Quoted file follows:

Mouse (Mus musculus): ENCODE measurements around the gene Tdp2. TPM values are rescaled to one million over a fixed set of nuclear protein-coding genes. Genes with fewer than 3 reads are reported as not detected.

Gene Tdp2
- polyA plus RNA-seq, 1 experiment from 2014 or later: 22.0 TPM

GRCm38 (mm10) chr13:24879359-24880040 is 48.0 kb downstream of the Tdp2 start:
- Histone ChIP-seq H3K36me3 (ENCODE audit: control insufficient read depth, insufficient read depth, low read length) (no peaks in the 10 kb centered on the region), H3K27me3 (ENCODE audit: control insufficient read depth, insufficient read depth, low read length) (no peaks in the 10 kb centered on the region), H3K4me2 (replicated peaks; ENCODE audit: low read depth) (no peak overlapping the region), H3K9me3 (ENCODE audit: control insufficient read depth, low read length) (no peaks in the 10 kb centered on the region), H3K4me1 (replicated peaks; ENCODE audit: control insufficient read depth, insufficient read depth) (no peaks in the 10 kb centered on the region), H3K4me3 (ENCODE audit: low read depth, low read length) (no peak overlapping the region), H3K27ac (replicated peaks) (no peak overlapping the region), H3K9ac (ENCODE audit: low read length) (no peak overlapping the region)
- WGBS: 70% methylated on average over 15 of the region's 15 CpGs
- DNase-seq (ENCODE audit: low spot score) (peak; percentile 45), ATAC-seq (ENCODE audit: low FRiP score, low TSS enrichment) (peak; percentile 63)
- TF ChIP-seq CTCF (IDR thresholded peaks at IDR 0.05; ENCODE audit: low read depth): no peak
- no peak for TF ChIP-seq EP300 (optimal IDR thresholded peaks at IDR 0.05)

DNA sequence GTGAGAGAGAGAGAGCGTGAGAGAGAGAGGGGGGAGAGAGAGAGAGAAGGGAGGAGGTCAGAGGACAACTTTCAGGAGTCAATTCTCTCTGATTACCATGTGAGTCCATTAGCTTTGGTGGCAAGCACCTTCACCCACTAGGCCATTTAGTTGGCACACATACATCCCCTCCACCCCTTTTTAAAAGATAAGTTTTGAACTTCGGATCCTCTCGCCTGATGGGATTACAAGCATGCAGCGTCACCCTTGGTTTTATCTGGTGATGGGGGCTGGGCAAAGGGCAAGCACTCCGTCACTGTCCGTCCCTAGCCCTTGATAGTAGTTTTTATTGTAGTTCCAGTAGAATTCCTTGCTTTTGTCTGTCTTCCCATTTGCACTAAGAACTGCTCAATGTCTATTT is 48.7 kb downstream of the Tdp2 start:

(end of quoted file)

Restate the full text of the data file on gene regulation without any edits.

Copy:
Mouse (Mus musculus): ENCODE measurements around the gene Tdp2. TPM values are rescaled to one million over a fixed set of nuclear protein-coding genes. Genes with fewer than 3 reads are reported as not detected.

Gene Tdp2
- polyA plus RNA-seq, 1 experiment from 2014 or later: 22.0 TPM

GRCm38 (mm10) chr13:24879359-24880040 is 48.0 kb downstream of the Tdp2 start:
- Histone ChIP-seq H3K36me3 (ENCODE audit: control insufficient read depth, insufficient read depth, low read length) (no peaks in the 10 kb centered on the region), H3K27me3 (ENCODE audit: control insufficient read depth, insufficient read depth, low read length) (no peaks in the 10 kb centered on the region), H3K4me2 (replicated peaks; ENCODE audit: low read depth) (no peak overlapping the region), H3K9me3 (ENCODE audit: control insufficient read depth, low read length) (no peaks in the 10 kb centered on the region), H3K4me1 (replicated peaks; ENCODE audit: control insufficient read depth, insufficient read depth) (no peaks in the 10 kb centered on the region), H3K4me3 (ENCODE audit: low read depth, low read length) (no peak overlapping the region), H3K27ac (replicated peaks) (no peak overlapping the region), H3K9ac (ENCODE audit: low read length) (no peak overlapping the region)
- WGBS: 70% methylated on average over 15 of the region's 15 CpGs
- DNase-seq (ENCODE audit: low spot score) (peak; percentile 45), ATAC-seq (ENCODE audit: low FRiP score, low TSS enrichment) (peak; percentile 63)
- TF ChIP-seq CTCF (IDR thresholded peaks at IDR 0.05; ENCODE audit: low read depth): no peak
- no peak for TF ChIP-seq EP300 (optimal IDR thresholded peaks at IDR 0.05)

DNA sequence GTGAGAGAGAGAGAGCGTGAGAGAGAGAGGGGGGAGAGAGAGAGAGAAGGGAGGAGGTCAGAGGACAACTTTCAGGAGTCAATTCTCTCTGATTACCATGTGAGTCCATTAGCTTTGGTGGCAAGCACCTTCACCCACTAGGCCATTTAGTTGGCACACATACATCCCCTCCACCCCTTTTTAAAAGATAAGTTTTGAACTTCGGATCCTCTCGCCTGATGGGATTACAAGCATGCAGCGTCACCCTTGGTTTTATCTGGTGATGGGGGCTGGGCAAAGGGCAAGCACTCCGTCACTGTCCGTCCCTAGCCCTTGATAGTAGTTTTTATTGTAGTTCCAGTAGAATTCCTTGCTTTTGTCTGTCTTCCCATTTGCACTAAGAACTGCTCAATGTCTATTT is 48.7 kb downstream of the Tdp2 start: